One of the greatest things that have come out of learning and working everyday in a Java like language that not just supports lambdas but makes them a way of life, is that before you know it you are getting really curious about this functional programming thing. At first my curiosity lead me to Scala, and why not, it’s been totally hyped, compiles to JVM bytecode, and has some awesome things going on. But, boy was I unprepared for all the concepts that Scala required me to understand just to read it’s standard libraries. I gave Scala the old college try but didn’t come away with much other than this burning question of “What the f* are Monads?”, and I decided I needed to learn functional concepts in a more clean room environment rather than one that merges them with the OO world.
So why Haskell?
The answer is pretty simple, but I’ll get to that in a minute. First, I’m sure any of the following would have been fine: Erlang, Lisp, Scheme, Standard ML, F#, Clojure, or the many other programming languages that fall into the functional paradigm. However, I had to pick one, so I did what any other 21st century biped would do, I looked them up on Wikipedia. Right away I ruled out Lisp and Closure on purely aesthetic reasons, namely the
excessive parenthesis that were required. It all really boiled down to cover judgements. I really liked the way Haskell looked, and the words lazy and pure also fit well with my world view. So there it is, I choose to learn Haskell because I am lazy and was looking for a purely functional language to learn that didn’t feel intimidating.
The First few Chapters
Got me excited, ready to rock and learn this thing.
Haskell is one of those languages that have more than one compiler for it, but the de facto standard is the Glasgow Haskell Compiler (GHC). Even better there was something called the Haskell Platform that bootstrap all the cool Haskell things that I would need.
GHCi is introduced right away, it is a REPL which EVERY language needs! Shame on you Java. The basics of GHCi and some simple Haskell syntax seem intuitive enough. The list ‘cons’ makes sense since I picked that up from Scala. The type system really started to get me excited, the fact that the compiler is able to infer types makes life awesome. And is a feature that I really enjoy in other languages. Shame on you Java. Some quick exercises at the end of the chapter get you a little more familiar with the basic function call structure.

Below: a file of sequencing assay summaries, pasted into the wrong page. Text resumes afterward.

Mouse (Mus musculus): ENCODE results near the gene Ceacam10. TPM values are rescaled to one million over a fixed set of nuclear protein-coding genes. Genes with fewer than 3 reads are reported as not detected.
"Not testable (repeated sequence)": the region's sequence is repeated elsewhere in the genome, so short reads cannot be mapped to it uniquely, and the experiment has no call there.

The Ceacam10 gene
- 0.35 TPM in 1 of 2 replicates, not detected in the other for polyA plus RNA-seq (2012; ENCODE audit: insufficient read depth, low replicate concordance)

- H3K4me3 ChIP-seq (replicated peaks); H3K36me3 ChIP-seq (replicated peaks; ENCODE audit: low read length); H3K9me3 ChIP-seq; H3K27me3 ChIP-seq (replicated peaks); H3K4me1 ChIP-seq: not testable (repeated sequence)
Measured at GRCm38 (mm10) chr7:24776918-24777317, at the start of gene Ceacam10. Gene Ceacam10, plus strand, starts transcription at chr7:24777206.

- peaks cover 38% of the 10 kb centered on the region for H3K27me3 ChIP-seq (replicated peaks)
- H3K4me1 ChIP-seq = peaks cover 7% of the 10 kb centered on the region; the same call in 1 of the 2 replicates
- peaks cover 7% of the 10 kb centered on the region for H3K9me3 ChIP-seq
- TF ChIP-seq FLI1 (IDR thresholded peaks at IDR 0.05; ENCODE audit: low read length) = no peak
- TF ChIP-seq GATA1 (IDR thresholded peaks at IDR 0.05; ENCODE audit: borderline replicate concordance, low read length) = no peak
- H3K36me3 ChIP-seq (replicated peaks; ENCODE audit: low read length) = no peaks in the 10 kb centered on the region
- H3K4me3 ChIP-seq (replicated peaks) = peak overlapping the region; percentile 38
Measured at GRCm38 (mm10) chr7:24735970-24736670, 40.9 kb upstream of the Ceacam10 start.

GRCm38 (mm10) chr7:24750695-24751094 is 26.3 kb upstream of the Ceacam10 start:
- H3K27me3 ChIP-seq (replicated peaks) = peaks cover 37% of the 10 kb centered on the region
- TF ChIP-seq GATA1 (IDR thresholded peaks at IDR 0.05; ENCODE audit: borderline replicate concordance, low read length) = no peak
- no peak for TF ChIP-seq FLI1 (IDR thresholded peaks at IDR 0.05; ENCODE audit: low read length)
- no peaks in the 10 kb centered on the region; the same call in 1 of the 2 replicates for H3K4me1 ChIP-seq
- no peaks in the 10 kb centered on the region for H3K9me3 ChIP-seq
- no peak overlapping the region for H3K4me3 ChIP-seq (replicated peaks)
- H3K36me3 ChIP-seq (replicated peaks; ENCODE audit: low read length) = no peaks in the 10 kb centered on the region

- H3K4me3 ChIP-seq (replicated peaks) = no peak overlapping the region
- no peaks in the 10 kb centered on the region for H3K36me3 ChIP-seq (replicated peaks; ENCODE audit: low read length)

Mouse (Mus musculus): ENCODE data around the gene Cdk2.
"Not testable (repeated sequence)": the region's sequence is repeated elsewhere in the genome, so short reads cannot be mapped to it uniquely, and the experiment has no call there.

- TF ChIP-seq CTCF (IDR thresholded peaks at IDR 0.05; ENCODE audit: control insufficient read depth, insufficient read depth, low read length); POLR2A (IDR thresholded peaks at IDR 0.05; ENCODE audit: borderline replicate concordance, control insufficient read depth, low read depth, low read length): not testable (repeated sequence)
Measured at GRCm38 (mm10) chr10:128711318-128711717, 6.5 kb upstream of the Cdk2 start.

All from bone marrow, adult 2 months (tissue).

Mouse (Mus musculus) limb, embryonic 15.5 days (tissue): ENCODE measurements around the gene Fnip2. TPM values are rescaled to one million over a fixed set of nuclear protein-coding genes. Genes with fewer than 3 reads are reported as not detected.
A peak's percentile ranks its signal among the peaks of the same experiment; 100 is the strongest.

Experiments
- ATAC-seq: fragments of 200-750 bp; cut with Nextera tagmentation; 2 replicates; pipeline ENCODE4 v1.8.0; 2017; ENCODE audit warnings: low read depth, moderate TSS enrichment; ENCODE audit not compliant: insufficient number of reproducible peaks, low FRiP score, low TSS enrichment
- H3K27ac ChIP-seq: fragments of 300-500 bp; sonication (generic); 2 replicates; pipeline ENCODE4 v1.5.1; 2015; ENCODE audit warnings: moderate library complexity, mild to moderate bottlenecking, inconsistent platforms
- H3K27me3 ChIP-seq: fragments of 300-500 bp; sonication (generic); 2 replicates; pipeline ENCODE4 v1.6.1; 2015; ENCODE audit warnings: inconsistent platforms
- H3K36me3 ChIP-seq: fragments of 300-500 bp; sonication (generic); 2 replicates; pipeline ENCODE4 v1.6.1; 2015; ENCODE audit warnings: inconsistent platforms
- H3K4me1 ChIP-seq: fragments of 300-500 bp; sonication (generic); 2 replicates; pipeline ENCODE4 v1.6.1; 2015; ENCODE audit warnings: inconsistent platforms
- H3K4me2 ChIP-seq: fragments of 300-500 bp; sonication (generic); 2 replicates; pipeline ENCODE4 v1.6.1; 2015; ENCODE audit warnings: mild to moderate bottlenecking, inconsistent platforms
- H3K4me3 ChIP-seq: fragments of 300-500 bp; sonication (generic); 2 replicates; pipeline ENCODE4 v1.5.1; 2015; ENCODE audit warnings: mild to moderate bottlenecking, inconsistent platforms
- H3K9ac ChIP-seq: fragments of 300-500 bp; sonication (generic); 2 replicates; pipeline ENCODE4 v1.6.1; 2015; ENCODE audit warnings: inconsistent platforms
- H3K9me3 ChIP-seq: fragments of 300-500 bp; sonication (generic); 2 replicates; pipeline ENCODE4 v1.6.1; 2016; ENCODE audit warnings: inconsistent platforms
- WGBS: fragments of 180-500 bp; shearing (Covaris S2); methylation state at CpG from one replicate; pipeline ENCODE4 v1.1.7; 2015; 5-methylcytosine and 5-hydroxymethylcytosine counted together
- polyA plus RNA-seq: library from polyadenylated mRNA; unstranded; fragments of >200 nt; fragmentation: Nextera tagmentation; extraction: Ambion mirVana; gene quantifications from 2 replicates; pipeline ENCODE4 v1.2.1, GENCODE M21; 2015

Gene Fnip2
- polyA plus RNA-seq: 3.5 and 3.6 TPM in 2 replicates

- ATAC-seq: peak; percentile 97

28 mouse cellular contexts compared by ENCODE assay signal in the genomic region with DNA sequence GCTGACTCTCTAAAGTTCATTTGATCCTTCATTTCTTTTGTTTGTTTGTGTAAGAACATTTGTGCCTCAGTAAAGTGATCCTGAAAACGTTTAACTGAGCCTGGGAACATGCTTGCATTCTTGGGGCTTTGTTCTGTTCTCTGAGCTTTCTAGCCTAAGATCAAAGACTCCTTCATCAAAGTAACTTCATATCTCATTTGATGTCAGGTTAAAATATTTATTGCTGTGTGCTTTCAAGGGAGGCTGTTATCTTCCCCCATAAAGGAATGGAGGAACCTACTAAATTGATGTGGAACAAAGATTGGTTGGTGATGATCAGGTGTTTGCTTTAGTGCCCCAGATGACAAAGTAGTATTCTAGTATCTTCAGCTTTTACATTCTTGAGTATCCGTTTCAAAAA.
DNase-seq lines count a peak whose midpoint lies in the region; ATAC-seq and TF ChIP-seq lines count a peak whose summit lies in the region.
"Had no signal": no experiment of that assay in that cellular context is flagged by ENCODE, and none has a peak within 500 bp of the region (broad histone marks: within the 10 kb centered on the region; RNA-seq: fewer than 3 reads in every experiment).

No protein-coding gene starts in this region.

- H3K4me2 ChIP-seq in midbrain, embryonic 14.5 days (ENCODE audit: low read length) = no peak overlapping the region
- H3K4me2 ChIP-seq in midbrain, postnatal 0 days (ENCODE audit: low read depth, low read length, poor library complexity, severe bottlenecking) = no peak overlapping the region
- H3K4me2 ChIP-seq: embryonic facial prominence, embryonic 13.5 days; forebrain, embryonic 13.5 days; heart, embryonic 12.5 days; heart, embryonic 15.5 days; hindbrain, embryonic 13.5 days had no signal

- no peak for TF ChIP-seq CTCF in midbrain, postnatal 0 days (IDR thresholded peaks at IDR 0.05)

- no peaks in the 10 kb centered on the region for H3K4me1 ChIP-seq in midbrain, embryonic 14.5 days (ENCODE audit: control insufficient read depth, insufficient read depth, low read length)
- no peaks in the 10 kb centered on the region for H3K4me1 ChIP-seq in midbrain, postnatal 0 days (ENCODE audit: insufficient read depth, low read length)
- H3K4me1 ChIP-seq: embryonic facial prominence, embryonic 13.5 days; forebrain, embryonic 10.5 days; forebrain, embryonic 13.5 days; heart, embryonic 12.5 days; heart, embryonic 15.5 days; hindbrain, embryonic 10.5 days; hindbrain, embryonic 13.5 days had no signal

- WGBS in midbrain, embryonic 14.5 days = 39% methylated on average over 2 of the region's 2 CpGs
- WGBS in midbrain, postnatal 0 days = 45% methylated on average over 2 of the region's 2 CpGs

Even more excited now, another chapter must be consumed.
The first part of this chapter is an introduction to Haskell’s type system. There are three properties of Haskell’s type system that make it unique: types are static, types are strong and they can be infered. Having strong types means gone are the days of
ClassCastExceptions and even
NullPointerExceptions. Haskell also will never automatically cast one type to another so no
Int -> Double coercion. Static typing means that the compiler knows not the runtime, the compiler knows the type of every value. This is super cool since a lot of code that I write in Groovy or even Java that compiles and fails at runtime would never pass the compiler in Haskell.
This type system is super refreshing to see since I have been working with a language that not only has fairly weak types but allows duck typing as well.
The second part of the chapter introduces some of the basic concepts in Haskell. Function application which is parentheses optional and without commas. Some common complex data types such as lists and tuples. Passing functions as arguments is the entire reason I am here. And more.
Chapter 2 presents just enough to quench the thirst for the night.